Health Care

Heart surgeon Joe Lamelas returns to his hometown to work for UHealth

Dr. Joseph Lamelas, a longtime Miami resident and pioneer in minimally invasive heart surgery, is returning to his hometown in January to serve as chief of cardiac surgery for the University of Miami Health System.
Dr. Joseph Lamelas, a longtime Miami resident and pioneer in minimally invasive heart surgery, is returning to his hometown in January to serve as chief of cardiac surgery for the University of Miami Health System. University of Miami Health System

Like a patient recuperating from an operation, the University of Miami Health System has begun a recovery plan for its heart surgery program, after the November 2017 departure of a team of top cardiac surgeons.

The university said Wednesday it has hired Dr. Joseph Lamelas — described as a “world-renowned pioneer in minimally invasive cardiac surgery” — to its hospital, UHealth Tower.

Lamelas is returning to Miami, his hometown, after working the past two years as the associate chief of cardiac surgery for Baylor College of Medicine in Houston. Prior to Baylor, Lamelas had previously worked in South Florida as chief of cardiac surgery for Mount Sinai Medical Center in Miami Beach from 2008 to 2016.

Lamelas said Friday he is moving to UHealth to become chief of cardiothoracic surgery because he missed his hometown and wants to leave his mark on medicine here.

“When I was called back to go to the University of Miami to be the chief of cardiac surgery, I realized that being in Miami is where I should leave my legacy,” said Lamelas, who was born in Cuba and immigrated to South Florida as a child with his family. “There are so many internationally recognized cardiac surgery programs around the country. For Miami not to have that, it’s sad.”

Lamelas will become a professor of surgery at the UM Miller School of Medicine and his clinical practice will be based at UHealth Tower, the university’s hospital in Miami’s Civic Center.

Cardiac surgery is a pillar of hospital care, and for the past year, the UHealth program has been handicapped by the departures of at least two prominent surgeons, Don Williams and Rogerio Carrillo, specialists in coronary bypass, valve repair and aortic surgery.

The surgeons’ departure led to a reduction in cardiac surgeries at UHealth Tower, leading the university to recruit Lamelas. He starts Jan. 21 and said he already has a plan for rebuilding the cardiac surgery program.

“The first thing, obviously, is to get in there and start working, start operating,” said Lamelas, who has performed more than 16,000 cardiac surgeries in his 28-year career.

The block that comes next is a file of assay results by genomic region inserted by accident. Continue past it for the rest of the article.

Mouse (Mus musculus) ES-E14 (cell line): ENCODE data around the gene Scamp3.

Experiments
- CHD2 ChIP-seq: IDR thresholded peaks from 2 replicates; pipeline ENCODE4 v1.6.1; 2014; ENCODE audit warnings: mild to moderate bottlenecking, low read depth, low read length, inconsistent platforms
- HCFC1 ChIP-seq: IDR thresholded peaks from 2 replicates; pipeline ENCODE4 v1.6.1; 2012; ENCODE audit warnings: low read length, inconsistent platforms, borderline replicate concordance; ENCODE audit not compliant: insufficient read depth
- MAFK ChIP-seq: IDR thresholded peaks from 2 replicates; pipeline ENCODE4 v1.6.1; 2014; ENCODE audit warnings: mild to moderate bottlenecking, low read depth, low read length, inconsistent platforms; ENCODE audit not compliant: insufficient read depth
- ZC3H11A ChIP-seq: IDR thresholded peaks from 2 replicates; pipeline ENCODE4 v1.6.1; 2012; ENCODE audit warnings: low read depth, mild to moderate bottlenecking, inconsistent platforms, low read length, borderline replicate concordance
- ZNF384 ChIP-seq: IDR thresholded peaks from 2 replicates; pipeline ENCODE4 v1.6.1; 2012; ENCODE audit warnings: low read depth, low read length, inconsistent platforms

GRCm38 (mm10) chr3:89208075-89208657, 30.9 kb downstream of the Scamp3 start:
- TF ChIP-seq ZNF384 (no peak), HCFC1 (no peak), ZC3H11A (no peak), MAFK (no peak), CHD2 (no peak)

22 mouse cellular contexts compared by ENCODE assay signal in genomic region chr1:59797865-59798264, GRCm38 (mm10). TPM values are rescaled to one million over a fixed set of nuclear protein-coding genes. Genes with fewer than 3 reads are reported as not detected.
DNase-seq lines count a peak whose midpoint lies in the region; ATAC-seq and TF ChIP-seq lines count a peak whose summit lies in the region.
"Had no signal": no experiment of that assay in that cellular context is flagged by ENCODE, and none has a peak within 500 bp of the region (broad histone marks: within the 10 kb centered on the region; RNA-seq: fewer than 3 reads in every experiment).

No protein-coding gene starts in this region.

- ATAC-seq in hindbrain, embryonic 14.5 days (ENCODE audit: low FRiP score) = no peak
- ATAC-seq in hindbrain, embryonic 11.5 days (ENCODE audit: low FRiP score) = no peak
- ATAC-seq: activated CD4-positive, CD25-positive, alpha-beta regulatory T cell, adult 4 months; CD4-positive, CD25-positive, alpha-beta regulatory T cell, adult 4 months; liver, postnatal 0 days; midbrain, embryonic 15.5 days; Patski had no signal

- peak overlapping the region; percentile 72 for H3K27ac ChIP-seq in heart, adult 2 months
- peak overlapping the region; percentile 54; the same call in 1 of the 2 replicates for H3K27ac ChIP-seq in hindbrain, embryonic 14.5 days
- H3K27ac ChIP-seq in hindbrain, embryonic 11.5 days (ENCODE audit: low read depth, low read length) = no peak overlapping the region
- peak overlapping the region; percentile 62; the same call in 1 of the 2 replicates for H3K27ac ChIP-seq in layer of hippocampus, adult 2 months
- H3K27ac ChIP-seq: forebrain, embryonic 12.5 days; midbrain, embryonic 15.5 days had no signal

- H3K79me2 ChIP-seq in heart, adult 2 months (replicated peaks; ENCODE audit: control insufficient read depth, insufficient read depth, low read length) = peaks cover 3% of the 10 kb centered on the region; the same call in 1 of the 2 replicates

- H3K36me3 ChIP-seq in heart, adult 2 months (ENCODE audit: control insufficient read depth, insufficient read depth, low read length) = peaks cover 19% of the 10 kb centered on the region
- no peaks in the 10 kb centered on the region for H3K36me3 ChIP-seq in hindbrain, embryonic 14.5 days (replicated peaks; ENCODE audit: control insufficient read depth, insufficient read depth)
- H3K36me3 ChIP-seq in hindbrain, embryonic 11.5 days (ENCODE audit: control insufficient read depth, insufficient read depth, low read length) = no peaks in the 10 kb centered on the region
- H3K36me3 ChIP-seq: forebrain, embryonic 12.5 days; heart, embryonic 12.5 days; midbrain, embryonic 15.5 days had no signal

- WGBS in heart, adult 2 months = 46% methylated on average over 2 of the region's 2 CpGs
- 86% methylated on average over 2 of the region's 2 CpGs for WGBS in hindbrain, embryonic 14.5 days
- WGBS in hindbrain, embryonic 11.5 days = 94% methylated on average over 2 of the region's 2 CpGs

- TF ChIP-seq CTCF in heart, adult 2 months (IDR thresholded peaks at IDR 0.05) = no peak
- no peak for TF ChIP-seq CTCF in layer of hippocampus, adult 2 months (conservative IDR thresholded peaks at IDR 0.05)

He also plans to recruit a team of cardiac surgeons with different specialties, and to reorganize the operating rooms, intensive care and telemetry units where patients go after surgery.

Lamelas’ arrival at UHealth coincides with the university’s recent announcement that it will invest nearly $110 million in upgrades for the aging UHealth Tower, including resources for heart surgeries, such as five new cardiac catheterization labs and additional operating rooms.

But some healthcare experts say that advances in technology, increasing attention to personal health, and changes in healthcare policy on the state and federal levels will challenge hospitals to maintain competitive cardiac surgery programs.

Linda Quick, a healthcare consultant and past president of the South Florida Hospital and Healthcare Association, said that as a whole, fewer people need the type of care that only a hospital can provide.

“Frequently,” she said, “ the solution is something that does not require this mammoth institution, and I should say even when it does, like a cardiac catheterization, you don’t sleep over.”

Quick noted that Florida’s Legislature is likely to consider, once again, whether to allow ambulatory surgery centers to keep patients overnight, which is currently prohibited by the state. If surgery centers begin to offer cardiac services, hospitals will be challenged to compete, she said.

Lamelas’ minimally invasive technique is pioneering, Quick said, so other surgeons are learning it.

“Lots of people don’t know how to do what Lamelas knows how to do,” she said. “But give it three years, and maybe they will.”

Daniel Chang covers health care for the Miami Herald, where he works to untangle the often irrational world of health insurance, hospitals and health policy for readers.